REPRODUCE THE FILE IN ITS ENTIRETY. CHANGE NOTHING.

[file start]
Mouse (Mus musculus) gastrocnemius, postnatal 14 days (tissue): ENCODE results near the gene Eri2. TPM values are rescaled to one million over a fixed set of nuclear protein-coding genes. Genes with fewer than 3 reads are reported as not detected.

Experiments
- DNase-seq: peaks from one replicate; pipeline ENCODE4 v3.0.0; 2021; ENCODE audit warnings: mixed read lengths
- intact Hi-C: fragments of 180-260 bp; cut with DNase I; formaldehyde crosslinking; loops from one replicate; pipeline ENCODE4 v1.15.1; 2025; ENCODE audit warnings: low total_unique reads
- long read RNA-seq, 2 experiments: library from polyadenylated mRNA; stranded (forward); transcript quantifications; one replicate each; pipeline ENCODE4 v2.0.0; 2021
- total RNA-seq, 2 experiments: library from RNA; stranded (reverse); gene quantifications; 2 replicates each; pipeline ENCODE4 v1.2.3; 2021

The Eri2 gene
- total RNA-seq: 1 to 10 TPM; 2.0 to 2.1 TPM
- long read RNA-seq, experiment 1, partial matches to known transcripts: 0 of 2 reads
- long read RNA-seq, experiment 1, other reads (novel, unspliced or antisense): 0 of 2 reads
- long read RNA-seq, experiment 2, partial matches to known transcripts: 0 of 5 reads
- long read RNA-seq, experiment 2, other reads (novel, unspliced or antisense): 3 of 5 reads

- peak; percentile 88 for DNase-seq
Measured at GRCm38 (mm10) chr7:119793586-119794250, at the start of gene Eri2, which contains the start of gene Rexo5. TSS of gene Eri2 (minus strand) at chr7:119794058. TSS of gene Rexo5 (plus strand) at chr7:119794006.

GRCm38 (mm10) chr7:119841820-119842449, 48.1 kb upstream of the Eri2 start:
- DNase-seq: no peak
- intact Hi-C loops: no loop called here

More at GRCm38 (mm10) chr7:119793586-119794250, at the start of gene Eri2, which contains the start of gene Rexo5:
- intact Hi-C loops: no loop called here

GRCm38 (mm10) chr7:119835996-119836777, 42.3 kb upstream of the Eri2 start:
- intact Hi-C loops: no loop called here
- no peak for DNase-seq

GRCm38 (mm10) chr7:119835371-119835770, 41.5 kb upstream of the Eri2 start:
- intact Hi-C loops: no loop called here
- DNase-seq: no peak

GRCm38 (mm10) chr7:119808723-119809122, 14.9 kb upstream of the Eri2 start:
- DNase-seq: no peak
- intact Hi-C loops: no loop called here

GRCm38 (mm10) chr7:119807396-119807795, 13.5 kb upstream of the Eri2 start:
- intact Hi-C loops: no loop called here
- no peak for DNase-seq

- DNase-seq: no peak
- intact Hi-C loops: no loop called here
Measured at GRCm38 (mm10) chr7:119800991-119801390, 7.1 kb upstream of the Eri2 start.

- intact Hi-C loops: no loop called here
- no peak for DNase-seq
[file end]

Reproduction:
Mouse (Mus musculus) gastrocnemius, postnatal 14 days (tissue): ENCODE results near the gene Eri2. TPM values are rescaled to one million over a fixed set of nuclear protein-coding genes. Genes with fewer than 3 reads are reported as not detected.

Experiments
- DNase-seq: peaks from one replicate; pipeline ENCODE4 v3.0.0; 2021; ENCODE audit warnings: mixed read lengths
- intact Hi-C: fragments of 180-260 bp; cut with DNase I; formaldehyde crosslinking; loops from one replicate; pipeline ENCODE4 v1.15.1; 2025; ENCODE audit warnings: low total_unique reads
- long read RNA-seq, 2 experiments: library from polyadenylated mRNA; stranded (forward); transcript quantifications; one replicate each; pipeline ENCODE4 v2.0.0; 2021
- total RNA-seq, 2 experiments: library from RNA; stranded (reverse); gene quantifications; 2 replicates each; pipeline ENCODE4 v1.2.3; 2021

The Eri2 gene
- total RNA-seq: 1 to 10 TPM; 2.0 to 2.1 TPM
- long read RNA-seq, experiment 1, partial matches to known transcripts: 0 of 2 reads
- long read RNA-seq, experiment 1, other reads (novel, unspliced or antisense): 0 of 2 reads
- long read RNA-seq, experiment 2, partial matches to known transcripts: 0 of 5 reads
- long read RNA-seq, experiment 2, other reads (novel, unspliced or antisense): 3 of 5 reads

- peak; percentile 88 for DNase-seq
Measured at GRCm38 (mm10) chr7:119793586-119794250, at the start of gene Eri2, which contains the start of gene Rexo5. TSS of gene Eri2 (minus strand) at chr7:119794058. TSS of gene Rexo5 (plus strand) at chr7:119794006.

GRCm38 (mm10) chr7:119841820-119842449, 48.1 kb upstream of the Eri2 start:
- DNase-seq: no peak
- intact Hi-C loops: no loop called here

More at GRCm38 (mm10) chr7:119793586-119794250, at the start of gene Eri2, which contains the start of gene Rexo5:
- intact Hi-C loops: no loop called here

GRCm38 (mm10) chr7:119835996-119836777, 42.3 kb upstream of the Eri2 start:
- intact Hi-C loops: no loop called here
- no peak for DNase-seq

GRCm38 (mm10) chr7:119835371-119835770, 41.5 kb upstream of the Eri2 start:
- intact Hi-C loops: no loop called here
- DNase-seq: no peak

GRCm38 (mm10) chr7:119808723-119809122, 14.9 kb upstream of the Eri2 start:
- DNase-seq: no peak
- intact Hi-C loops: no loop called here

GRCm38 (mm10) chr7:119807396-119807795, 13.5 kb upstream of the Eri2 start:
- intact Hi-C loops: no loop called here
- no peak for DNase-seq

- DNase-seq: no peak
- intact Hi-C loops: no loop called here
Measured at GRCm38 (mm10) chr7:119800991-119801390, 7.1 kb upstream of the Eri2 start.

- intact Hi-C loops: no loop called here
- no peak for DNase-seq